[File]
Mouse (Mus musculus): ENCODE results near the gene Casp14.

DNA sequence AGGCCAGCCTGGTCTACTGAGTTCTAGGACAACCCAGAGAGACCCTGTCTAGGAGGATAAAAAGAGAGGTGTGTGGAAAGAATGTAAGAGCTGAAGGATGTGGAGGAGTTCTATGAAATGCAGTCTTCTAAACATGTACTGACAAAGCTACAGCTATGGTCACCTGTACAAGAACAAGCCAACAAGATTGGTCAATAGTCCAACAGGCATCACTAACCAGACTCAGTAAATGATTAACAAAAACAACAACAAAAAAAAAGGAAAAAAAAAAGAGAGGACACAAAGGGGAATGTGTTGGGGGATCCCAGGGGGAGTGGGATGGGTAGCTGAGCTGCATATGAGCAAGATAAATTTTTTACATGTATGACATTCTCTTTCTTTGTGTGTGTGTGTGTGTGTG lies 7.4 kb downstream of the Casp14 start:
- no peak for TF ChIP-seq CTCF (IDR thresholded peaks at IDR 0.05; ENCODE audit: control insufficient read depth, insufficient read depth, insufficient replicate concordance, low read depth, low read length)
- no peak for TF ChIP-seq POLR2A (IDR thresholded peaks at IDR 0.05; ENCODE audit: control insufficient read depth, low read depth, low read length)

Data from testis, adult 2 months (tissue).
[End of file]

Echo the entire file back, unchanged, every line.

Mouse (Mus musculus): ENCODE results near the gene Casp14.

DNA sequence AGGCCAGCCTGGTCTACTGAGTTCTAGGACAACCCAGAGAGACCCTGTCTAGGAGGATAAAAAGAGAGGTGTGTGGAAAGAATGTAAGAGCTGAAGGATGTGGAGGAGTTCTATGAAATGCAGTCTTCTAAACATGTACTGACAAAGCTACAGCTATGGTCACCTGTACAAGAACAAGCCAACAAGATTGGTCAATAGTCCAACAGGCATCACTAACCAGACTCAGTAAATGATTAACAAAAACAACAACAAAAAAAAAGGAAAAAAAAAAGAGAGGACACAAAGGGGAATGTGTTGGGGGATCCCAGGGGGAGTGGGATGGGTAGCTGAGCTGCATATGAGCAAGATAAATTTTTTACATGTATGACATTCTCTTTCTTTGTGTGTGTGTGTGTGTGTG lies 7.4 kb downstream of the Casp14 start:
- no peak for TF ChIP-seq CTCF (IDR thresholded peaks at IDR 0.05; ENCODE audit: control insufficient read depth, insufficient read depth, insufficient replicate concordance, low read depth, low read length)
- no peak for TF ChIP-seq POLR2A (IDR thresholded peaks at IDR 0.05; ENCODE audit: control insufficient read depth, low read depth, low read length)

Data from testis, adult 2 months (tissue).